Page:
What is a UTI and why is it happening to me? UTIs are the WORST!

An in-depth guide to UTIs, its causes, treatment options, and preventions you can take

What is a urinary tract infection (UTI)?

UTI are infections of the urinary tract, which includes the urethra, the bladder and the kidneys. The vast majority of UTI registered every year are acute bladder infections (called cystitis in medical speak). They are caused by bacteria entering the vagina, who then move up the urethra (which is the duct between the entrance of your vagina and your bladder) and start multiplying in the bladder. These bacteria most often stem from the E. coli family and can originate from the woman’s own digestive tract (via the anus) or outside sources. Such bacterial infections can result in mild to moderate pain in the bladder, “burning” urine, and an increased urge to urinate. This is what doctors call a “simple UTI.”

Not surprisingly, over 90% of all UTI cases every year are women (have you ever heard a man complain about having a UTI?) and it’s one of the most frequently seen infections with about 150 million individual UTI cases happening every year. Age 16 to 35 is the time when women are most susceptible to UTI, but women in or past their menopause as well as children also are at risk because their immune system tends to be a bit weaker. By the time you are 35 there’s a 50% chance that you’ve already had at least one UTI in your life. That’s for the U.S. population — in developing countries the occurrence of UTI can be much higher due to poor sanitary conditions.

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By far most UTI are the simple kind and typically a cystitis. The standard treatment given consists of several antibiotics doctors can choose from. However, if a woman experiences repeated UTI within a short period of time, or if she gets a UTI while pregnant or diabetic or after a surgery, we’ll speak of “complicated UTI.” This also includes UTI in women older than 60. Every year in the U.S. there are 1.3 million cases of complicated UTI, and they are complicated because there’s an elevated risk that the bacteria will spread to and infect the kidneys. A kidney infection, which you can tell by severe back pain, chills, and high fever (>100), can be fatal if left untreated. Thanks to modern medical advancements, in the U.S. the death rate of complicated UTI merely is 2%, but in developing countries it can be much higher than that.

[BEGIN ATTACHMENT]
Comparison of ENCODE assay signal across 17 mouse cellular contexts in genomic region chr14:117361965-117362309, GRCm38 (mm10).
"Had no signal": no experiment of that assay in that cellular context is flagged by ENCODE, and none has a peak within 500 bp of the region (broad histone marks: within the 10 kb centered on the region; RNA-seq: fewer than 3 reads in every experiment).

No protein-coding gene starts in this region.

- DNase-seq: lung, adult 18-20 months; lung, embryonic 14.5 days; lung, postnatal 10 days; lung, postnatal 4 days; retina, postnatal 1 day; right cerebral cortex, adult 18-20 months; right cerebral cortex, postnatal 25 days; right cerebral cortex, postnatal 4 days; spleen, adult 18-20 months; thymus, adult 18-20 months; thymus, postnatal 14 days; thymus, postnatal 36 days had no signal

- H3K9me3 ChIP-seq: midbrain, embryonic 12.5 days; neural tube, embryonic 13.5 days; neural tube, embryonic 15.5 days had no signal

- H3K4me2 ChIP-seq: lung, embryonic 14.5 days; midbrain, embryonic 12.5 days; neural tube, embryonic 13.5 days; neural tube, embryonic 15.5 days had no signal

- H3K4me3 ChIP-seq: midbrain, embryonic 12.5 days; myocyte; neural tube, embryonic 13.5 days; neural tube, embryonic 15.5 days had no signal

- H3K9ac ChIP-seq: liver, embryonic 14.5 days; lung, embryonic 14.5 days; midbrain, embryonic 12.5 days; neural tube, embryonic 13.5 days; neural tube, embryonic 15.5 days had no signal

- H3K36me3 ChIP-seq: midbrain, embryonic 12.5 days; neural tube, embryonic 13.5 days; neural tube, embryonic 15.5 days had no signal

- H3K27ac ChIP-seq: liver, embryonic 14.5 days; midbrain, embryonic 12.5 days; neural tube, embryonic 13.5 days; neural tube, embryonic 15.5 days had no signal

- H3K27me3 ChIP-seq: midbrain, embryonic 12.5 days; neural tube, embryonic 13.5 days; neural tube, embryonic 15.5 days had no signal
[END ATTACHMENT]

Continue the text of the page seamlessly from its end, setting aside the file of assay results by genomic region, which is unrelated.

Do I really have a UTI now?

You are probably reading this article because you’ve already noticed some symptoms, most likely you feel a burning sensation every time you go to the bathroom and urinate more often than you normally would. These are the classic signs, but below is a list of other things to watch out for. Actually, you can have a UTI without any symptoms and wouldn’t even know. This is because the body quickly deals with the bacteria itself before the UTI gets big enough for symptoms to develop. It’s only when your body finds it hard to do so, that symptoms appear. Here’s a list of the most common ones:

  • Burning sensation while urinating
  • Increased urge to urinate (even when nothing comes out anymore)
  • Cloudy and/or blood-colored urine
  • Strong urine odor
  • Abdominal pain and pressure (especially lower abdomen)

The above five symptoms describe a simple UTI. If in addition to them you also get the following symptoms, you should see a doctor as soon as possible, as these are indicators of a complicated UTI, i.e., a kidney infection: